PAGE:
COLUMBIA — A trip to the emergency room was not in her plans for the night, nor was the ensuing bill in her budget.
Jordan Burford, 20, knew she had a sinus infection and was at work that March night when her throat started to swell. She was having trouble breathing and took herself to the hospital.
Here's a list of health insurance terms you might need to know.
- Coinsurance: your share of costs for a health care service, usually a percentage of the total charge. Consumers pay coinsurance and any owed deductibles. For example, if the deductible was already paid, your coinsurance was 20 percent and the total bill was $100, you'd pay $20 and your insurance would pay $80.
- Copayment: the fixed amount you pay for a received service or when filling a prescription. The amount can vary by service, but there is a set maximum amount with each insurance plan. For example, a doctor's visit may have a copay of $20, but an emergency room visit will have a higher copay.
- Deductible: the amount you pay for health care services before the insurance plan covers it. For example, if a person has a $1,000 deductible, he or she pays up to that amount over the course of one year, regardless of how many times he or she visits the doctor, before the insurance company picks up the tab.
- Health Insurance Marketplace: the federally operated online marketplace where consumers can buy health insurance. The marketplace allows you to compare different health plans provided by private insurance companies.
- In-network provider: the doctors or facilities that accept your insurance policy. The network is different for each insurance plan but can be usually viewed on the back of an insurance card or by looking at the insurance company's website.
- Premium: the amount paid monthly, quarterly, or yearly for an insurance policy.
"I was just really sick and couldn't go to the doctor," Burford said. "So I ended up having to go the E.R."
She was discharged from the hospital on March 2 after a bevy of tests, including blood tests, a throat swab and bronchoscopy. The results: Burford had a bacterial infection in her lymph glands and was placed on antibiotics and a small dose of steroids.
The consequences of that single night in the hospital were bills totaling about $2,500. Burford said she was overwhelmed at the thought of paying them out-of-pocket. The Moberly Area Community College student lost her health insurance at the end of last year when her father lost his job.
She is one of many young, uninsured Missouri residents. But her hospital visit changed her mind about the importance of health insurance.
Current estimates of the number of uninsured people aren't available because the data are based on year-old results, said Ryan Barker, vice president of health policy for the Missouri Foundation for Health. According to the U.S. Department of Health and Human Services, only 30 percent of Missouri residents who bought insurance through the Health Insurance Marketplace were ages 18 to 34.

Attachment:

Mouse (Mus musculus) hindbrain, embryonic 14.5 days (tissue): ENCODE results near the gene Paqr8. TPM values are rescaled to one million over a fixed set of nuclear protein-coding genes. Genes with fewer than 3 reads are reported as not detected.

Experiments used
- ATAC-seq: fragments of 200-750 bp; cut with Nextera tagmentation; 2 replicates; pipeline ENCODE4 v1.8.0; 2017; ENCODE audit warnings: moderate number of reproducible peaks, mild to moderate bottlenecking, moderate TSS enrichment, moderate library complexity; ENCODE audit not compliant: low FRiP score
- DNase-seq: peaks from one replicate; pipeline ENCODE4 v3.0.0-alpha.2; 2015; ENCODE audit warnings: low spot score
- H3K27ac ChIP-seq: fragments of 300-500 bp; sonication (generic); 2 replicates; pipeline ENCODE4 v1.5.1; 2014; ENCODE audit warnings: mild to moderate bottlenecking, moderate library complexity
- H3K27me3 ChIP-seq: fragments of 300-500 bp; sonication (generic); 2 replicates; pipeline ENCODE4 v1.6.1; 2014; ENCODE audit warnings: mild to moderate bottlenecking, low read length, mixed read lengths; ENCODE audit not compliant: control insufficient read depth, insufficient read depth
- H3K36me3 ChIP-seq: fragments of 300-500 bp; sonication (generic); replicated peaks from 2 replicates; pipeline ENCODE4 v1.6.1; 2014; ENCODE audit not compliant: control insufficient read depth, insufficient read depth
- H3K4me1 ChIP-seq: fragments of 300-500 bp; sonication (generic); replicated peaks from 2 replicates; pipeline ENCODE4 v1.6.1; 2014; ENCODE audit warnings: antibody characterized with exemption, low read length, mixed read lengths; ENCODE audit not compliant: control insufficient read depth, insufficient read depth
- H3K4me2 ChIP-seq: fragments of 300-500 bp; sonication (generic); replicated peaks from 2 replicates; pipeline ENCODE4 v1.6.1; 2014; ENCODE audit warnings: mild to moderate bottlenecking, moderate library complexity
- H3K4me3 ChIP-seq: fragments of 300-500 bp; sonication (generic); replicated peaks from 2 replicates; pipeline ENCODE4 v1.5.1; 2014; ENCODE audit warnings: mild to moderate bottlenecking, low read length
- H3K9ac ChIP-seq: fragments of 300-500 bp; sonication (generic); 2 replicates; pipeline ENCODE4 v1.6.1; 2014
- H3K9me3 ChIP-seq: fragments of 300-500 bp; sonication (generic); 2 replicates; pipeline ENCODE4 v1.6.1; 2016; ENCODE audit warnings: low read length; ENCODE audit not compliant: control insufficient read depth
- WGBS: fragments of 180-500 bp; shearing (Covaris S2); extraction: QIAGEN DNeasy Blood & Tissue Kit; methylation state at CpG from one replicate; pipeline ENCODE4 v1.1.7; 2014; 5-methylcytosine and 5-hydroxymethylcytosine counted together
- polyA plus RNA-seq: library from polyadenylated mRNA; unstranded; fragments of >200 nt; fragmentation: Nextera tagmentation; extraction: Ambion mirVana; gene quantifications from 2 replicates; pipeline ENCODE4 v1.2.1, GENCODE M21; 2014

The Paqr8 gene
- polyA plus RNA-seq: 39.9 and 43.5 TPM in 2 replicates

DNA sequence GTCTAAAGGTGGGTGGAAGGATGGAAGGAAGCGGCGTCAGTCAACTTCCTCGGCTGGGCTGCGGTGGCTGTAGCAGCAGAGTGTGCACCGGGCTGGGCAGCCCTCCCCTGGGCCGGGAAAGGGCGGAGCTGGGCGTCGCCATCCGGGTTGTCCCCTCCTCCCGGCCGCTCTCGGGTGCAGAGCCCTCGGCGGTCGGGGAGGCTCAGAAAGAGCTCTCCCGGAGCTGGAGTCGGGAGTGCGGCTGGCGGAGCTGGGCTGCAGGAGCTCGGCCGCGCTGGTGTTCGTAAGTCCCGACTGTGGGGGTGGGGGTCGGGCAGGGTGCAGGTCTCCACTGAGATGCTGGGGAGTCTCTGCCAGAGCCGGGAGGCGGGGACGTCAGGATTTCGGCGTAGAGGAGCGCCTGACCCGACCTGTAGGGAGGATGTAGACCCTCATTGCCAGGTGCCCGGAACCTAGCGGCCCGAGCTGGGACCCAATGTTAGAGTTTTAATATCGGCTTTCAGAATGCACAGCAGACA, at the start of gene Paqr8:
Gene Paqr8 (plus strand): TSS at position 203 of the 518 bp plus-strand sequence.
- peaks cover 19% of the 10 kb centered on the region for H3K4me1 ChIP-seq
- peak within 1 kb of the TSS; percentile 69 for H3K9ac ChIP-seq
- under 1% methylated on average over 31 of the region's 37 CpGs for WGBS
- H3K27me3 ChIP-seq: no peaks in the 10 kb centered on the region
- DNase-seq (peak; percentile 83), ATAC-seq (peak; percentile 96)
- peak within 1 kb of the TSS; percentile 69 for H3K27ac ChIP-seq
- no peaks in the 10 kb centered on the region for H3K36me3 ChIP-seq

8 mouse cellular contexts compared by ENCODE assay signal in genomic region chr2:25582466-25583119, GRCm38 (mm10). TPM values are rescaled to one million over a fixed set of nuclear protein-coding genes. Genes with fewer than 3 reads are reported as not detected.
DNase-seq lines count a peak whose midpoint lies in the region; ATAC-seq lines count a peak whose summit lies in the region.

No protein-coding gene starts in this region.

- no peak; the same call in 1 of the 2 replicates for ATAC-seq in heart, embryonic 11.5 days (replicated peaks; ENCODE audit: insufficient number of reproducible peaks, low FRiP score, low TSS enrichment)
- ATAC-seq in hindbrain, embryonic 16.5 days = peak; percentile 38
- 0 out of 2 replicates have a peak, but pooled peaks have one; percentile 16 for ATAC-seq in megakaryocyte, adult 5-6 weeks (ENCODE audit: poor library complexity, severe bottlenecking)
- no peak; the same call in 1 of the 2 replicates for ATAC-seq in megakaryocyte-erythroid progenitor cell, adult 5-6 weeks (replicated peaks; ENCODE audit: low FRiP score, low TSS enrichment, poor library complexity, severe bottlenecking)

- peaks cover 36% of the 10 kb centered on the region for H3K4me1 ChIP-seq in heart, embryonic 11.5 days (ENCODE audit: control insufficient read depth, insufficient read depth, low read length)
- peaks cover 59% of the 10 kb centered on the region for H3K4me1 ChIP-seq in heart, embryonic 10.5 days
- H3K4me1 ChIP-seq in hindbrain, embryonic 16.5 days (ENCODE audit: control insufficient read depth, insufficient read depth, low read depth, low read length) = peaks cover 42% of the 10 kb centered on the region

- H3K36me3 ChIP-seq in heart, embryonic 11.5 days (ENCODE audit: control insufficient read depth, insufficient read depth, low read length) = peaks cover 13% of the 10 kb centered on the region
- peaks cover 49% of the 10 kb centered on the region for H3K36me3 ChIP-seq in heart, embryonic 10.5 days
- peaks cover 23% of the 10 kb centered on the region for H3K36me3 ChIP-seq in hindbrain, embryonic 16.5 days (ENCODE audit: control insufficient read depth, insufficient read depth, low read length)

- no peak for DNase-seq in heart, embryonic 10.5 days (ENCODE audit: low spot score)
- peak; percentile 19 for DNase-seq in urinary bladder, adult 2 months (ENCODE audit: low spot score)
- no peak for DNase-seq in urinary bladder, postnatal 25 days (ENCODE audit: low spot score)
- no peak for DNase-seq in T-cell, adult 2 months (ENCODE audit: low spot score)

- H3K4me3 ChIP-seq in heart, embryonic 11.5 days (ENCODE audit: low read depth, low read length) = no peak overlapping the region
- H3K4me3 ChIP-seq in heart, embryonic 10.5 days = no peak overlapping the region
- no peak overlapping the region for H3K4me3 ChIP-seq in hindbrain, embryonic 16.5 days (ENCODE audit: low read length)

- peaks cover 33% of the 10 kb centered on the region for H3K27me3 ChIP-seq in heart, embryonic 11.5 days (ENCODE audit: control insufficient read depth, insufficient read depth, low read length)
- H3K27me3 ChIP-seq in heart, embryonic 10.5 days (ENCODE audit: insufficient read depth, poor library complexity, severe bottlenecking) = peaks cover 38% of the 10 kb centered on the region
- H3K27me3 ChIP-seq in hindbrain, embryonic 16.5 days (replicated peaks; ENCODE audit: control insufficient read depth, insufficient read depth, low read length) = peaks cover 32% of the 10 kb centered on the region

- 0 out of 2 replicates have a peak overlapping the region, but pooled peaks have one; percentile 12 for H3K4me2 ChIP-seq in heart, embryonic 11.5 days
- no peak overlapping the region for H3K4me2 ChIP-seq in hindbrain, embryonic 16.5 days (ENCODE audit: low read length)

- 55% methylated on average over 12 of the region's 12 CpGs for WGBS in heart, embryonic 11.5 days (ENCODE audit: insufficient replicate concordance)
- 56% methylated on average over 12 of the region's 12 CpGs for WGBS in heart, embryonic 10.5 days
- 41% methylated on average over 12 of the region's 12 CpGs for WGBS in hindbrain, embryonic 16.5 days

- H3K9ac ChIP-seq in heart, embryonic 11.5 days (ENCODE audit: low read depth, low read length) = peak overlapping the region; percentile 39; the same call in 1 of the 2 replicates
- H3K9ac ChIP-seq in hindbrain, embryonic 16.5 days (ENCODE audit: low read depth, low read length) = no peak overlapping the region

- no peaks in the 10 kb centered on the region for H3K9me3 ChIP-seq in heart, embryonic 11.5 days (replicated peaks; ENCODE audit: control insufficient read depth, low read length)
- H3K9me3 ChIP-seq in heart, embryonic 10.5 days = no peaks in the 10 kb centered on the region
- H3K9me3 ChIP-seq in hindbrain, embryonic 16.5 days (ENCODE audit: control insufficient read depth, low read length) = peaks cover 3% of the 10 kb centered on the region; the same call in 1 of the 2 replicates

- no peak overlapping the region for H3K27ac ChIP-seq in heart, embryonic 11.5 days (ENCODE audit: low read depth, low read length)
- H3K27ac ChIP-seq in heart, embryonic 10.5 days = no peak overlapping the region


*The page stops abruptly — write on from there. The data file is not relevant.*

That poses a problem because, according to Gallup research, 40percent of people newly enrolled in the marketplace for the Affordable Care Act need to be young and healthy so that premiums remain low.
Barker said young people who didn't buy insurance may not understand the law and language related to health insurance.
For example, Barker said, many people don't understand what a deductible is and how it differs in health insurance from auto insurance.
"Health insurance is a pretty complicated topic. Those of us that are even pretty well versed in this stuff have some trouble understanding some of the benefits," Barker said. "So someone without health literacy is going to struggle even more."
Barker said that people who have never had insurance or have been uninsured for a long time have a tough time understanding the terms.
To counter that, the Missouri Foundation for Health awarded a nearly $500,000 grant in April to Health Literacy Missouri that will be used to help Missouri residents understand health insurance, said Michelle Roberts, director of communications, strategy and market research for Health Literacy Missouri.
Roberts said she hoped the grant money would help increase health insurance literacy throughout the state. It will be used to create a series of videos in different languages and to revise already existing materials from Cover Missouri.
"We'll be editing those for plain language and making sure they're understandable," Roberts said.
Barker said part of the initiative would include helping consumers decide how to pick an insurance plan, along with teaching them what the plans mean and how to use the insurance. Navigators are working alongside Cover Missouri to help people with this process.
One of the challenges, said state Rep. Chris Kelly, D-Columbia, is that young people don't feel the information pertains to them.
"There's a lack of information because young people don't look for the information," Kelly said. "They're immortal, and they don't have kids yet."
Barker said that these "young invincibles" often don't think they're going to be sick or in an accident — although not all young people fit that description.
After Burford's unexpected trip to the hospital and subsequent bills, the search for a solution isn't over. She's been trying to educate herself about insurance and looking for the best policy for her lifestyle.
While she is still uninsured five months later, Burford said buying health insurance is extremely important to her.
"Finding a good insurance plan is at the top of my to-do list as soon as my summer vacation begins," she said.
Supervising editor is Katherine Reed.